Mauritanian blogger's death sentence cut to two years

Mohamed Cheikh Ould Mohamed Mkhaitir, the Mauritanian blogger sentenced to death Image copyright Mohamed Cheikh Ould Mohamed Mkhaitir
Image caption Mr M'khaitir says he did not mean to cause offence

An appeals court in Mauritania has reduced a death sentence given to a blogger to a two-year jail term.

Mohamed Cheikh Ould Mohamed M'khaitir was convicted of blasphemy in 2014.

He will be set free as he has spent more than two years in jail. His lawyer called the news a "great victory".

The blogger's article was considered insulting to the Muslim Prophet Muhammad, although he said it was meant to criticise the use of religion to justify discrimination.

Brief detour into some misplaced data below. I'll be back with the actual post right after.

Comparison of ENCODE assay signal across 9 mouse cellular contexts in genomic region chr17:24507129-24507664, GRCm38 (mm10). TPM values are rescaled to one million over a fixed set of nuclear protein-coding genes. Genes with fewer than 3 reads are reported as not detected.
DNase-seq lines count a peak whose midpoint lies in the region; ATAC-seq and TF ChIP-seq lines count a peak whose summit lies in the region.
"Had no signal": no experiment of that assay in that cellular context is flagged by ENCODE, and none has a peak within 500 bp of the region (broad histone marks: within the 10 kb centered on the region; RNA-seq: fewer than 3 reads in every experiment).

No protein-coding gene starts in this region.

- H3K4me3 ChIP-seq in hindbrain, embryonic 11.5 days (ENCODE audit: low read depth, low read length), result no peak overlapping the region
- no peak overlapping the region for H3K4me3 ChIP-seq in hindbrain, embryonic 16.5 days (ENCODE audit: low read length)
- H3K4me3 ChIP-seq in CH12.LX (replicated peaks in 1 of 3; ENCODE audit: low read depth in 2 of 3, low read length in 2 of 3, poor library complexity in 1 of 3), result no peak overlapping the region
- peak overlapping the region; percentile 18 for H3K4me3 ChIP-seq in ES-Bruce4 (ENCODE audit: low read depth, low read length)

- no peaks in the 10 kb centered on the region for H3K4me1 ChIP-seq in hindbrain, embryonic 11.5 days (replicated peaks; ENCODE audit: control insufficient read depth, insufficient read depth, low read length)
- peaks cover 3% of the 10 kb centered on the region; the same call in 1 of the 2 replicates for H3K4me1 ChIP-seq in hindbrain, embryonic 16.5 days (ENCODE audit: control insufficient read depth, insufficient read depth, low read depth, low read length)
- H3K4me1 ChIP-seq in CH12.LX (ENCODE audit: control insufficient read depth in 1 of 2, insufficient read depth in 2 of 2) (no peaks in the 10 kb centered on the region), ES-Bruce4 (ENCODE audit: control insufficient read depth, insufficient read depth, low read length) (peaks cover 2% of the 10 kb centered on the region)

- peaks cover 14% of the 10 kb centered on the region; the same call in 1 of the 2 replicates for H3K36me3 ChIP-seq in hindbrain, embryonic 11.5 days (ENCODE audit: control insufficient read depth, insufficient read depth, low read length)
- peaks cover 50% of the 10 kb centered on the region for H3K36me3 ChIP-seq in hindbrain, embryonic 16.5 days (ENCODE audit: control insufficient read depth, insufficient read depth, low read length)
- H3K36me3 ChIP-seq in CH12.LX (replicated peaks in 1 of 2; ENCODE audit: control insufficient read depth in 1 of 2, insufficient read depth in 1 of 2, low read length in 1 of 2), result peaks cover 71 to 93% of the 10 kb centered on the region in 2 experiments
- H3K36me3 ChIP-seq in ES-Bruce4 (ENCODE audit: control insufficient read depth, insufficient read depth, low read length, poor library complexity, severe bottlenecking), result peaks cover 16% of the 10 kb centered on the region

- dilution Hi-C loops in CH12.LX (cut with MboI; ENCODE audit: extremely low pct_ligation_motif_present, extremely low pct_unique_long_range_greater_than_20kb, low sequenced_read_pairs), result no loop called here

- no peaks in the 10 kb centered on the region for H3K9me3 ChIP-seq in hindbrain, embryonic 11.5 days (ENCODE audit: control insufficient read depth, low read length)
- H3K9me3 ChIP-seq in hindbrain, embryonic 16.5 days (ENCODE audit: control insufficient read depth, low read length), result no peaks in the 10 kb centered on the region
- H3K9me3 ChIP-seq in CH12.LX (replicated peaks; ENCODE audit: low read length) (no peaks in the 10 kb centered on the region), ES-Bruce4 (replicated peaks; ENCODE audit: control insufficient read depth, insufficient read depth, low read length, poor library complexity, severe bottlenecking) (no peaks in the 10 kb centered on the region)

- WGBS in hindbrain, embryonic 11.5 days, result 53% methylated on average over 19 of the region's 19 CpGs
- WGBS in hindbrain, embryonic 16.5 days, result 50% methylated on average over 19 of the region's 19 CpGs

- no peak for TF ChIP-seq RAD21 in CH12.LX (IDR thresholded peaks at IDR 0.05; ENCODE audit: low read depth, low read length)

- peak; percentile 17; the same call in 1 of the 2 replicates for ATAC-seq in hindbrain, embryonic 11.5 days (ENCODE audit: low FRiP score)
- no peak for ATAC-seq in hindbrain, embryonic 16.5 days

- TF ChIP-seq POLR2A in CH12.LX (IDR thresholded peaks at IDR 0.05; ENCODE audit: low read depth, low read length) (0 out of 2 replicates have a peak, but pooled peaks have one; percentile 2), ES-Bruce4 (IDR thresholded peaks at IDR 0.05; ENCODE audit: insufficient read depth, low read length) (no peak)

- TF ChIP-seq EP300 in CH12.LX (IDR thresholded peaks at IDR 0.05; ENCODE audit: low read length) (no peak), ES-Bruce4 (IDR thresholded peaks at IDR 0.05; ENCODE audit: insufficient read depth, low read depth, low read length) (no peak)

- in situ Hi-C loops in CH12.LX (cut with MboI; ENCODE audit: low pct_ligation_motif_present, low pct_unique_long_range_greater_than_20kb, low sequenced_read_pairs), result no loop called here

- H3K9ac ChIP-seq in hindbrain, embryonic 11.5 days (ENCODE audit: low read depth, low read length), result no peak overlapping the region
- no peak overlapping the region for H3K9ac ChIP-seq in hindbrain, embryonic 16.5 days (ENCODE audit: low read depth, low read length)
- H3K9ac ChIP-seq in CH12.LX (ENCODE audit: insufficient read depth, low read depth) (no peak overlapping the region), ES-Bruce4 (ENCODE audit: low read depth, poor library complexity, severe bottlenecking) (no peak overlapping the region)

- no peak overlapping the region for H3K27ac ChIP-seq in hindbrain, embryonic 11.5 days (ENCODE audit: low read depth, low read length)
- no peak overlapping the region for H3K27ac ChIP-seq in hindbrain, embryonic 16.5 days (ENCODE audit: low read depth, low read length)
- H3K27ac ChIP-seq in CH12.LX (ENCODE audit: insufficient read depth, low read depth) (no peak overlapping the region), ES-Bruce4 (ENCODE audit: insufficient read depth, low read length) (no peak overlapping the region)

'Huge relief'

His blog was accused of questioning choices made by the Prophet Muhammad during holy wars in the 7th Century.

It also attacked the mistreatment of black Mauritanians who Mr M'khaitir argued were discriminated against.

At a previous appeal in 2016, the charge was downgraded from blasphemy to "unbelieving" but his sentence was left unchanged.

The case, in the north-western city of Nouadhibou, has divided the country, an Islamic republic.

As the appeal opened on Wednesday, conservative Muslim protesters were demanding his execution by hanging.

But Alioune Tine from Human Rights group Amnesty International said his release was "a huge relief" because he had "been jailed for nearly four years simply for peacefully expressing his opinions".

His lawyer Fatimata Mbaye told the AFP news agency that: "The law has been pronounced and religion has been respected".

More on this story

Around the BBC